"How is it possible to have development work when the tribal areas are having army operations? The people of Mohmand tribal area are leaving their homes due to the operations. The people from Kurram [another strife-torn tribal agency] are on a hunger strike in Islamabad," Hussain said.
"Schools are in a shambles. Teachers are not going to the classrooms. In this kind of bad situation, how is it possible that they have or can start any development projects?"Locals Left Out
Yet if lack of security is a big reason many people in the tribal areas have little confidence that development projects will change their lives, there are other reasons, too.
Ali Farid Khan, the chief of the Wazir tribe in South Waziristan, says that local people welcome the prospect of development projects because they hope they will generate immediate jobs, starting with the construction phase.
But he says that many people have been disappointed to see that the construction phase of many of infrastructure projects is handled mostly by the Pakistani Army's public-works division, which provides its own labor force.
Worse, Khan says, local people, even tribal leaders like him, do not feel their opinions matter. "Everybody in the tribal areas is [constitutionally] supposed to hold stakes or shares in the area's natural resources," Khan says. "But nobody informs us. I am not talking just about myself; I am talking about any members of my tribe."
The Pakistani Army says it undertakes reconstruction projects because it can provide security for them in an area where that remains a major concern. Militants targeting infrastructure projects in the FATA have sabotaged roads, destroyed bridges, and blown up many government school buildings in addition to electricity towers and medical clinics.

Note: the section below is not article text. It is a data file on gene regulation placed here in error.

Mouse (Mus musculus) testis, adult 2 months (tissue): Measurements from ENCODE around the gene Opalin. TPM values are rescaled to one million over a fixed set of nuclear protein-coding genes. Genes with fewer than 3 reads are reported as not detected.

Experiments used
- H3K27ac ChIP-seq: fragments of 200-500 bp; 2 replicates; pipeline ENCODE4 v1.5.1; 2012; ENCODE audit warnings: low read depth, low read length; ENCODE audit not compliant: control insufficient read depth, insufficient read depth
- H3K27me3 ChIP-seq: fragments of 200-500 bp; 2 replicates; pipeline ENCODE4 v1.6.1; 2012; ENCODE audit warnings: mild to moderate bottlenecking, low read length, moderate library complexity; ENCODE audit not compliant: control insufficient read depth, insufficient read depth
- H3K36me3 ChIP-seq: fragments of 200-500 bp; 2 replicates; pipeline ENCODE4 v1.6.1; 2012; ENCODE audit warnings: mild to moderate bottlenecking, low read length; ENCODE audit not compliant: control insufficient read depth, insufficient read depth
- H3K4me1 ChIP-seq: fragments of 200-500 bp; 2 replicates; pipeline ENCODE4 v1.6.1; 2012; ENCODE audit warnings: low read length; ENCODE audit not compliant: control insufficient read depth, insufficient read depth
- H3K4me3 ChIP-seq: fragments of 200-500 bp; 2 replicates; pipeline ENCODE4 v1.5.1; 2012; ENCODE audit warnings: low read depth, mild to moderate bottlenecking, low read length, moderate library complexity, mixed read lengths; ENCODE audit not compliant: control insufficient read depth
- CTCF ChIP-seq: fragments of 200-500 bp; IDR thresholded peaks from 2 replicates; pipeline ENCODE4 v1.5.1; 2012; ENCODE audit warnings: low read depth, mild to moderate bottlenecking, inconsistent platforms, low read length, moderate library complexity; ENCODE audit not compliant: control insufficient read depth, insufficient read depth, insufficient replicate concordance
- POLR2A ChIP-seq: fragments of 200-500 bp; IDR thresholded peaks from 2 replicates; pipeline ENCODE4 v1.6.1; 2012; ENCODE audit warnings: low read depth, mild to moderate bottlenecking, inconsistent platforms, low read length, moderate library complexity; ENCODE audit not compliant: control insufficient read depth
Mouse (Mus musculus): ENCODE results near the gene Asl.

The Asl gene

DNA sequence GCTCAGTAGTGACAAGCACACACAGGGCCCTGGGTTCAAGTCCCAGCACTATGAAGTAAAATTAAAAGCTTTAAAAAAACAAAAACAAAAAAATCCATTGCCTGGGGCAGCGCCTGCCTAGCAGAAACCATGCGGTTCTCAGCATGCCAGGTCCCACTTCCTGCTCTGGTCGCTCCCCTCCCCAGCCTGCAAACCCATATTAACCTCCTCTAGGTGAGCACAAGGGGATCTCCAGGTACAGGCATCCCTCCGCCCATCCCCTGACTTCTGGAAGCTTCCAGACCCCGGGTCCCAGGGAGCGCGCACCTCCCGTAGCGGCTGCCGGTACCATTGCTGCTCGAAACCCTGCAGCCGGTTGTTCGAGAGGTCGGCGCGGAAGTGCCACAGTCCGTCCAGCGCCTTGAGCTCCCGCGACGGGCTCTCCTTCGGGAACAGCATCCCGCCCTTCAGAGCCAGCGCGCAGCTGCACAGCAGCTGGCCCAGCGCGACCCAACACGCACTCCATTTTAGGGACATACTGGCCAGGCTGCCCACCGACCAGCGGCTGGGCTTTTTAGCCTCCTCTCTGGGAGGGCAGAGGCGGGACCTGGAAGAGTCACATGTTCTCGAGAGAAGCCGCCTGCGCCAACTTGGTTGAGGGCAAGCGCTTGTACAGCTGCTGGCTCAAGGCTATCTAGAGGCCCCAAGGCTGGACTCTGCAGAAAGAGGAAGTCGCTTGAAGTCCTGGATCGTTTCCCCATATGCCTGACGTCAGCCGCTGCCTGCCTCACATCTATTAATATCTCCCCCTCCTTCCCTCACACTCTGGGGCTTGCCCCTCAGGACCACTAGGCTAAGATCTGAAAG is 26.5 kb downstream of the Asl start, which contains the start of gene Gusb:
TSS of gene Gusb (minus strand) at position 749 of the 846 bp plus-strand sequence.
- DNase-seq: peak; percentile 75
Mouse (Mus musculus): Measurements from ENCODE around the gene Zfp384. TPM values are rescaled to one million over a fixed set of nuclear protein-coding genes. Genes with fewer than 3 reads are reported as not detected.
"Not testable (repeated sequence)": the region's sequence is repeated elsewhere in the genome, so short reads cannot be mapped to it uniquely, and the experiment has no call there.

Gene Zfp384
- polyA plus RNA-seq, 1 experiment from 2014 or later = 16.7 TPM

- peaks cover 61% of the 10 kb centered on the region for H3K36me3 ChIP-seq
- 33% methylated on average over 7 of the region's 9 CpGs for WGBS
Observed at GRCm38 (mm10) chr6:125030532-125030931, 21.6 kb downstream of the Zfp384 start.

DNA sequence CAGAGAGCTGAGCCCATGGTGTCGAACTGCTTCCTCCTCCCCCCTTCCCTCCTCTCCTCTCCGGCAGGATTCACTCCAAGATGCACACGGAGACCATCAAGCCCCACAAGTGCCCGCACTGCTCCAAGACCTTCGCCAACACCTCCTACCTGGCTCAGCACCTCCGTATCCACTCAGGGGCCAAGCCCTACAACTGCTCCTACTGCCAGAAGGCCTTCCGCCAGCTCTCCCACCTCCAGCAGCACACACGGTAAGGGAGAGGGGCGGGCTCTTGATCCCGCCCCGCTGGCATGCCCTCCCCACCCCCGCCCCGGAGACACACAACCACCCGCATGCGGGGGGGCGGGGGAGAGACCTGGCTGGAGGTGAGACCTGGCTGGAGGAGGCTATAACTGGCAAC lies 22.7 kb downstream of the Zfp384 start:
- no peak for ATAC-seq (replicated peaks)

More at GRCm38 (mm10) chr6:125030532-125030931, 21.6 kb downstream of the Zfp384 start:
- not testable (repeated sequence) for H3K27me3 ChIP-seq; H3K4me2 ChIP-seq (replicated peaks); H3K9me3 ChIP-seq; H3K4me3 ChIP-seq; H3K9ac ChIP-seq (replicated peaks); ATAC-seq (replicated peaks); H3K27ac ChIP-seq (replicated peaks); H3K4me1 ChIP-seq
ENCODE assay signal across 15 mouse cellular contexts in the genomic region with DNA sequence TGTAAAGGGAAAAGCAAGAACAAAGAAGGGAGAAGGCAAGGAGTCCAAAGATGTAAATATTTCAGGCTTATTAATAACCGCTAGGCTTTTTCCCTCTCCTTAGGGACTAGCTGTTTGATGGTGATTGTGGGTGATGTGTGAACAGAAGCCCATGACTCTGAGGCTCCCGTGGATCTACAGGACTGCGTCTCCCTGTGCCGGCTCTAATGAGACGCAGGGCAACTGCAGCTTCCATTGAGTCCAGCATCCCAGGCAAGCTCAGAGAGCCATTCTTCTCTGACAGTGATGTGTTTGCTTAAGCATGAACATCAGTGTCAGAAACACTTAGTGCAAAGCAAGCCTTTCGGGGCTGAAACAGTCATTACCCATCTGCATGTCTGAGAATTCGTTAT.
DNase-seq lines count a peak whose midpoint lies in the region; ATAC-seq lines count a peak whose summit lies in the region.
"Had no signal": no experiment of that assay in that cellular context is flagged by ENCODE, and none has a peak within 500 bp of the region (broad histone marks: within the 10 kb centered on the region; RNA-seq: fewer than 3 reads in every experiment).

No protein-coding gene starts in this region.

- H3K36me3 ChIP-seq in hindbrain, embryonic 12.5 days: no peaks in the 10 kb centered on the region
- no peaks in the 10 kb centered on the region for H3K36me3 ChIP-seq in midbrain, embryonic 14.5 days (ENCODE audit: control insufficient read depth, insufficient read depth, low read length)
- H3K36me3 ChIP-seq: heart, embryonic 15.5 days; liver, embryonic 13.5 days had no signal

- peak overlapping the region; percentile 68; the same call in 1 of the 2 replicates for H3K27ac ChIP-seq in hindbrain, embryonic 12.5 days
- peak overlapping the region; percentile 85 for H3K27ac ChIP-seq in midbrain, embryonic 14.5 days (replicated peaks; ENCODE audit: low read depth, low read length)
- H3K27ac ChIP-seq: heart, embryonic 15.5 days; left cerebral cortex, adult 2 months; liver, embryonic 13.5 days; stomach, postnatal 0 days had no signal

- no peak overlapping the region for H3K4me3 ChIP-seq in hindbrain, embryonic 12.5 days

The local complaints about the development process do not mean no progress has been made. Among the major construction projects since 2001 are a road connecting the Khyber and Kurram agencies, and a road in South Waziristan. At the same time, several dams have been completed and irrigation in surrounding areas improved.
Pakistani development officials are quick to defend the record of reconstruction work in the FATA, and none more so than officials at FATADA. Planning manager Rehman says there is more progress than the public generally knows:
"The media never reports the successes, even though we put out information about our work," Rehman says. "When we give press conferences they don't come."
The fact that the press does not come is true. But the reasons for that are perhaps the strangest disconnect of all in what should be a vigorous government effort to convince the tribal areas that development is on the way.
To enter the FATA, media members must first obtain permission from the Pakistani military, which cites security concerns in tightly restricting access. And even local media -- which consist mostly of a plethora of community FM stations throughout the tribal areas -- say they are not informed of development efforts, much less invited to witness the progress.
All this might suggest that if the development drive is to succeed, a good place to start could be to better involve the public. The FATADA website in English may make reassuring reading for people abroad, but it also illustrates the size of the communications gap at home.